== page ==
Knowing the relative quality of translations is hard to assess. When texts are translated into multiple languages it is reasonable that many of the target languages are not known by the people seeking quality metrics.
There are a number of ways to do measure the quality of translators and translations. Depending on the type of publications and the user community, there are several methods that may be used.
- Editorial or top-down reputation tracking, where you have "superusers" that supervise or police system activity. This is a top down method of watching and assessing the quality of work contributed by users.
- User-provided reputation tracking, where large numbers of users vote on documents, translations and other translators. This is a form of distributed peer review that can generate a large amount of statistically useful data.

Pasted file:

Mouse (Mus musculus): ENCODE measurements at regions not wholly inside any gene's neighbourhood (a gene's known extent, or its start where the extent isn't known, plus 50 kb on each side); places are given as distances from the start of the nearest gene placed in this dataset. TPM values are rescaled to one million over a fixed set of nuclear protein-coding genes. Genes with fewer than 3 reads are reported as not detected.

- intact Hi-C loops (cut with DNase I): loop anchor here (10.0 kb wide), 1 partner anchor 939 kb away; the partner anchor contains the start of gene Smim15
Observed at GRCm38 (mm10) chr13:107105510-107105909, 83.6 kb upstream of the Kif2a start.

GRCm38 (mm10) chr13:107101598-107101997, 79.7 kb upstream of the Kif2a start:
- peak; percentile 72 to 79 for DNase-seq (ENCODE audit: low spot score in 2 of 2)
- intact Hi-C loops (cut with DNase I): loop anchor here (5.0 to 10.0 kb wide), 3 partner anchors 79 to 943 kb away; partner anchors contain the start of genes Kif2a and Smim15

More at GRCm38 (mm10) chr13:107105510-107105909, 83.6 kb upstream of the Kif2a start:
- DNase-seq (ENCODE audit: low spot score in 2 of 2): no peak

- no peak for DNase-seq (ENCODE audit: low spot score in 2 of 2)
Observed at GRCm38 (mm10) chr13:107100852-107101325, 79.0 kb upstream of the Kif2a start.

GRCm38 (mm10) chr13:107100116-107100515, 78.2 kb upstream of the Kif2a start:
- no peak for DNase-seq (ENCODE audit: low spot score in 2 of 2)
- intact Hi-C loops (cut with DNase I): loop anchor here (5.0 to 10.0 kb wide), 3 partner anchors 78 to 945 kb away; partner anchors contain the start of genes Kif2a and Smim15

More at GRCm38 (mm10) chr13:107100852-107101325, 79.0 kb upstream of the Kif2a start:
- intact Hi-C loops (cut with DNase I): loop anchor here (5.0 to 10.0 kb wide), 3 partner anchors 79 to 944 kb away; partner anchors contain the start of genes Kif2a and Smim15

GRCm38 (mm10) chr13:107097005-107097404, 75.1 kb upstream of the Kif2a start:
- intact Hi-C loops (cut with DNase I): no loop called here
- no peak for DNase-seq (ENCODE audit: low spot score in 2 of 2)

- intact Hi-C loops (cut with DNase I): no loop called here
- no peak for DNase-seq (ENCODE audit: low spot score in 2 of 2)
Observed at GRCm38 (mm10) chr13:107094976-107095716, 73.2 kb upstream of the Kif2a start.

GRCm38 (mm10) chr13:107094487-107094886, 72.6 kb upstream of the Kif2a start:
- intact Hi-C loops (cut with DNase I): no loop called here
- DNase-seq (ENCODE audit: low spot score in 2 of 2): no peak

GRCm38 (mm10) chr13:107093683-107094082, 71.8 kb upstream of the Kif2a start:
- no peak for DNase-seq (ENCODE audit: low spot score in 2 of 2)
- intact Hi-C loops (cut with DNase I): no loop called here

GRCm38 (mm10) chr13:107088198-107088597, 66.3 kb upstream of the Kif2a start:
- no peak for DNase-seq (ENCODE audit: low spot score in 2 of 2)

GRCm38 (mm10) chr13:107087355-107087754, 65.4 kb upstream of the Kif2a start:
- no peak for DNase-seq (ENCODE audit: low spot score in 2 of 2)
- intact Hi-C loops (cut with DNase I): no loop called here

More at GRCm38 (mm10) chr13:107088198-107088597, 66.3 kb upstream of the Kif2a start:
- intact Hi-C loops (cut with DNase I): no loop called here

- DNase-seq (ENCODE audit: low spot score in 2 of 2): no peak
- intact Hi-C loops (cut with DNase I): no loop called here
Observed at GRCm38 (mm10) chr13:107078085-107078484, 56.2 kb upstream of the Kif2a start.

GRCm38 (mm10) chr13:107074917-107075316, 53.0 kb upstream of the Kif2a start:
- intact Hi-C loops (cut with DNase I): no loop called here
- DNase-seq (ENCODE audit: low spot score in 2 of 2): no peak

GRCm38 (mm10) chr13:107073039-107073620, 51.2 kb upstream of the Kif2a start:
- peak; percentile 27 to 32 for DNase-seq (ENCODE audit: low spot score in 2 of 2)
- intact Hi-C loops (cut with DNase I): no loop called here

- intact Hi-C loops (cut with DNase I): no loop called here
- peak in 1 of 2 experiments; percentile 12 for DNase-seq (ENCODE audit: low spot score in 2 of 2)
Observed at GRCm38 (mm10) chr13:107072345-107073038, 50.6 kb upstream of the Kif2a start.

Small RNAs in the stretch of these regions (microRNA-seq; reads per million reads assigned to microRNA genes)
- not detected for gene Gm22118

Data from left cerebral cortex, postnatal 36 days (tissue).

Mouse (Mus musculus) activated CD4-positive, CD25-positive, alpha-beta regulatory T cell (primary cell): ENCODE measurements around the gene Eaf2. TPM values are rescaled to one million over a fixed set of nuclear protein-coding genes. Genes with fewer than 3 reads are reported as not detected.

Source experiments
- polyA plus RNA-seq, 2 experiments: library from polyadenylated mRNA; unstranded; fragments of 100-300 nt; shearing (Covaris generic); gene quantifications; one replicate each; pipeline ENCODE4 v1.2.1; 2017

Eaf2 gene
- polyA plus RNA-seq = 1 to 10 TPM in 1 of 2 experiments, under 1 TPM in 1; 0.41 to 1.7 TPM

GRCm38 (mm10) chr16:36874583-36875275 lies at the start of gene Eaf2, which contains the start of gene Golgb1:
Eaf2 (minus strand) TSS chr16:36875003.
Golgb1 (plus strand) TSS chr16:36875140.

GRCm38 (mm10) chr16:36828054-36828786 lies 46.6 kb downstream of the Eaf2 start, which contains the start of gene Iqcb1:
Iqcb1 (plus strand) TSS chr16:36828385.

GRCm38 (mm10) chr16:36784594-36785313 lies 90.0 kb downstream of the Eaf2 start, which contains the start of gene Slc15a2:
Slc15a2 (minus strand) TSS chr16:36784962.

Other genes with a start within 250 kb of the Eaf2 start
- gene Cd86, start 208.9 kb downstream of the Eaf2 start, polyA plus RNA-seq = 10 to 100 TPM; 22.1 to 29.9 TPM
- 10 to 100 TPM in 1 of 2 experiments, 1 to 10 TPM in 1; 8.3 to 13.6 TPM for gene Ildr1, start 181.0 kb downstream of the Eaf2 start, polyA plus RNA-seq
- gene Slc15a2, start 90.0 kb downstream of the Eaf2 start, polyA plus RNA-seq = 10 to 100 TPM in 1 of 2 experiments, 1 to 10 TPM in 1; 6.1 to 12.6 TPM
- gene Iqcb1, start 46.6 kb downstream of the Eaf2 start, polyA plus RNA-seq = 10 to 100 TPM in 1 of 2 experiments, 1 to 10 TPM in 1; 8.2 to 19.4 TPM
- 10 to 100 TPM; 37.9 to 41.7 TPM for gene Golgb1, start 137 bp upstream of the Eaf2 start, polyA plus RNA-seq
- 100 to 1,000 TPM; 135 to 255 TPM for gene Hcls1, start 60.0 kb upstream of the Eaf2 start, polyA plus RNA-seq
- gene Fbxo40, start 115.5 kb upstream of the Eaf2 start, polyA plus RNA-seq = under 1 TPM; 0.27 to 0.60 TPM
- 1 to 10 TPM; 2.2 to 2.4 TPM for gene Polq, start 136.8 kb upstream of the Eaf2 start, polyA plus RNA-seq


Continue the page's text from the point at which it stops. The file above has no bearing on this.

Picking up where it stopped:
- Self assessed reputations, where people provide metrics about their abilities or about the quality of their work.
There's not really a single solution to this issue as each method has its strengths and weaknesses, a combination is usually best. The results are used to
- learn which translator(s) consistently submit good or bad work.
- generate rules for allowing or rejecting translations from specific users or user populations.
- learn where users are coming from, what languages and topics they are interested in.
- identify and deal with suspicious or malicious behaviour, edits, robotic scores, etc.